The problem with telling a story that relies on a major event like the turn of the millennium is that when the event comes to pass, you’ve found yourself back at square one. And such was the case with White Wolf. They tried to do something unique with the setting, introducing new elements to the world in the wake of the multiple apocalypses that came crashing down on the players. But eventually the writers decided to start with a clean slate and in 2003, they rebooted the entire game line. This new setting, creatively titled the New World of Darkness would be somewhat similar to its predecessor though certain elements would be carried over between the two. Once again, players were expected to play as the monsters of this world and their primary dealings would be with others of their kind. But in 2008, the time came to remake Hunter: The Reckoning. The task fell to a completely new group of designers who attacked the task with aplomb and in so doing created something that was unique both for the New World of Darkness and TRPG’s as a whole.
Taking Up The Vigil:
Hunter: The Vigil is a game and setting about fighting back against the darkness. It’s a game where a handful of average people have actually glimpsed the truth behind the World of Darkness. But unlike many, these regular people have deiced to do something about it. They’ve taken up arms to protect themselves, their families and their communities from the monsters that prey on humanity. They’ve become Hunters and the commonly agreed upon term for their mission is called the Vigil. This is an important distinction for Hunter: The Vigil when compared to its predacessor. In The Reckoning, players and the characters they inhabited weren’t given a choice in the matter. They were given a mission by some divine force and they were granted magical powers to aid them in their new quest. In contrast, in this new Hunter game the players were proactive, but they were largely outmatched.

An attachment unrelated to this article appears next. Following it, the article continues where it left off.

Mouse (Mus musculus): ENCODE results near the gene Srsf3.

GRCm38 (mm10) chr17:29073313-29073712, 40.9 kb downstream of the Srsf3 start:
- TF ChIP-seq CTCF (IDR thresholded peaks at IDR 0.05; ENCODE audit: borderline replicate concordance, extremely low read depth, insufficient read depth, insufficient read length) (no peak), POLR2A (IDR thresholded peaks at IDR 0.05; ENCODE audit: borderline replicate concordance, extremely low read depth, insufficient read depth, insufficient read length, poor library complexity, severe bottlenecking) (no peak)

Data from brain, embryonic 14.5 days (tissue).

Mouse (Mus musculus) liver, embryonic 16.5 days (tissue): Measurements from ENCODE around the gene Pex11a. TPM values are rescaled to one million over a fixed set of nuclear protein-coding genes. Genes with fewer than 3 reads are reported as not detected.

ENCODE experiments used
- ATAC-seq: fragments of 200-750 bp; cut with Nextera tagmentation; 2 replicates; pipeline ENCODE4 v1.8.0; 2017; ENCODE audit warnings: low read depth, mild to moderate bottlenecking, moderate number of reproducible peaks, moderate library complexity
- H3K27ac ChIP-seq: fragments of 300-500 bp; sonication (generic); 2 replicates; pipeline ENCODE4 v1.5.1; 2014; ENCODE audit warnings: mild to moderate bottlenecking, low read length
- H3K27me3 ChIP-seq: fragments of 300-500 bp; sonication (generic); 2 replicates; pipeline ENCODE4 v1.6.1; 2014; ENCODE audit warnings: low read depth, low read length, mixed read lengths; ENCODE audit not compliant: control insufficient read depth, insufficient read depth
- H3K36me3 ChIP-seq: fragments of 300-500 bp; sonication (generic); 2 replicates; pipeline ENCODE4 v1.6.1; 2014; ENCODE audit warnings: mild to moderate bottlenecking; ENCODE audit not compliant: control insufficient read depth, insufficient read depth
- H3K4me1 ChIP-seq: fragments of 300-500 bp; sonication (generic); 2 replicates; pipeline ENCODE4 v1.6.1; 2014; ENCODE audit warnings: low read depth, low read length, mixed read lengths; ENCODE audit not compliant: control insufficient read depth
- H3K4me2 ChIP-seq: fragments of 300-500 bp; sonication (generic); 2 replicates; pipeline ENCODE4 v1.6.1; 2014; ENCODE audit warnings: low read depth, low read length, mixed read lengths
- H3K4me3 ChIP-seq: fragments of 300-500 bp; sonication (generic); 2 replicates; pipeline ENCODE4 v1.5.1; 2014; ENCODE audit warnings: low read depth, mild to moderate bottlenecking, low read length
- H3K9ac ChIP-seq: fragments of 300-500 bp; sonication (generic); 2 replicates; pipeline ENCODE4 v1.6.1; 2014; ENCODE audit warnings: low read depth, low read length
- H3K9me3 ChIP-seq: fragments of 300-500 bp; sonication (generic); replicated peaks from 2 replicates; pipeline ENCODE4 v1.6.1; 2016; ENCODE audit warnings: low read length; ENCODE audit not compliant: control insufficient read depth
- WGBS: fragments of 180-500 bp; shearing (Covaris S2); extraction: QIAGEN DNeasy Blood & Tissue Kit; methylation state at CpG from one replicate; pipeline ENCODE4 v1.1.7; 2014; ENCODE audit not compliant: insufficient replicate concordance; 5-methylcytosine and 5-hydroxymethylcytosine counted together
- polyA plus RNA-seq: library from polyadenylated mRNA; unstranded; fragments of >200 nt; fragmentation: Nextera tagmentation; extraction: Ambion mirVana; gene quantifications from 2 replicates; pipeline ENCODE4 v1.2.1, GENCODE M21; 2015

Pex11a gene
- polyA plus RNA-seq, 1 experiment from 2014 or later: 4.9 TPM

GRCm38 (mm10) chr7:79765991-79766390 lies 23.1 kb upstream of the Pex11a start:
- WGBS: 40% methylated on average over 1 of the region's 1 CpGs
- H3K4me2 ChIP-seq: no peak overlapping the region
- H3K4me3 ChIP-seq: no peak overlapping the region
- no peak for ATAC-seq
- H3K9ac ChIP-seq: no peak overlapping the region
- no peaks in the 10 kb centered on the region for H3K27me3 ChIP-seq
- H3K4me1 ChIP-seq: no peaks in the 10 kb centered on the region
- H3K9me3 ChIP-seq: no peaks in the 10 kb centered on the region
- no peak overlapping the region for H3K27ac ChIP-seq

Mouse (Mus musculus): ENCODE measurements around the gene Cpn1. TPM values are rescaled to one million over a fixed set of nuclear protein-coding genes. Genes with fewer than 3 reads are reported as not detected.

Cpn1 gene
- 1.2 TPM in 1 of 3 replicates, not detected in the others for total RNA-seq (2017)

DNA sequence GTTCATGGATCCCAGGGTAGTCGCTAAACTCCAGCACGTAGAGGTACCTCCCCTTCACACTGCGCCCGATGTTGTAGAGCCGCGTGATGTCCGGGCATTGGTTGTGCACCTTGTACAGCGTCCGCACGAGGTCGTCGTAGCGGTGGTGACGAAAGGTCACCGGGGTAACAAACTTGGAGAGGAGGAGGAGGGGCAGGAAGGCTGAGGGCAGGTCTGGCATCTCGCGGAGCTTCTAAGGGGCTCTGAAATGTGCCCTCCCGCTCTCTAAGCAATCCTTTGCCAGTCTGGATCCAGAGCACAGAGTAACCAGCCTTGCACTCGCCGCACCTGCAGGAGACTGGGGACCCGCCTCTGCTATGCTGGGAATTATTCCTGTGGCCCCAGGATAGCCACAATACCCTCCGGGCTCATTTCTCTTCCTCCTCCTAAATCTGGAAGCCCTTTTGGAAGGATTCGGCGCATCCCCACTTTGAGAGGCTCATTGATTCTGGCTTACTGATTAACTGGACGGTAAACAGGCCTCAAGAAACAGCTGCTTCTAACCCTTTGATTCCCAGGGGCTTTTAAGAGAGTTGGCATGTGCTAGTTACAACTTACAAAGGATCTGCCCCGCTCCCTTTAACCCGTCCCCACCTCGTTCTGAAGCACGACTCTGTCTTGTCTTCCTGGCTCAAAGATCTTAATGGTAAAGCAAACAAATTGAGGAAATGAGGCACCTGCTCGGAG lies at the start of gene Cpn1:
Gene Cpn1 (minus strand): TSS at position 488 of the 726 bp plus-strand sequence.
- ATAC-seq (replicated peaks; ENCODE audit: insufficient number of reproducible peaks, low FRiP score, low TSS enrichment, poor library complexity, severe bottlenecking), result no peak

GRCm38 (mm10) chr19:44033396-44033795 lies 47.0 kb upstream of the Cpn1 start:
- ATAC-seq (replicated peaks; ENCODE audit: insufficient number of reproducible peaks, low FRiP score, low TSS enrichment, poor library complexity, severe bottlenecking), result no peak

Hunter: The Vigil is a game about surviving an adventure by the skin of your teeth and then going out to do the same tomorrow night. It’s a game about fighting back against vampires, werewolves and other horrifying monsters with nothing but a flashlight, a crowbar and your friends by your side. It’s a game about getting glimpses of a much larger world through the tiny keyhole you’re looking through. The game pulls off that tone by being greater than the sum of its parts. But the most important of those parts are the Compacts and Conspiracies, the various factions that you and your characters will align yourself with to survive the deadly threats this world can throw at them.
With Friends Like These…:
The foundations of Hunter: The Vigil‘s world are the hunters themselves and most of those folks are part of larger organizations called Compacts and Conspiracies. The game does include mechanics and rules that allow for players to be unaffiliated with these mysterious organizations but it’s really meant to be run with characters that are part of larger factions. Of the two types of hunter organizations, Compacts are the smaller of the two. They’re relatively young groups (few are older than World War 2) and their focus is probably fairly broad. Their membership might share a motivation or a method of hunting but beyond that, individual members are largely left to their own devices. Compacts in the core rule book for the game include the hedonistic Ashwood Abbey, the underground videographers of Network Zero and the blue collar Union among others. Conspiracies in contrast are much more powerful organizations. Many are ancient groups that have been around in some form for centuries. All of them boast Endowments, powerful resources that will help even the odds against the monsters. Some of the Conspiracies include Aegis Kai Doru, a Grecian faction that focuses on uncovering ancient artifacts for use in The Hunt, the Chieron Group, which is a multi-national corporation with a “business first,” approach to The Vigil and The Ascending Ones, a modern offshoot of an Egyptian cult with access to potions and elixirs.
All of these groups are fun and charismatic in their own way. A standard Cell of hunters could include an honest mechanic who just wants to protect her family, a blogger with a death wish, a lawyer who prosecutes actual vampires and a college professor keeping dark secrets. That diversity of characters creates a real sense of camaraderie as motivations and self-interests bump align only to suddenly clash with each other, thus creating inter-party conflict on the way to the big climax of every hunt. In this regard, Hunter is a game where “a problem shared is a problem halved.” People pulling together can make a difference however small. But beyond that optimistic theme there’s a darker side to Hunter: The Vigil that helps to elevate it into the upper echelons of TRPGs. Because in truth, nobody in Hunter is really “the good guy.”
He Who Fights Monsters: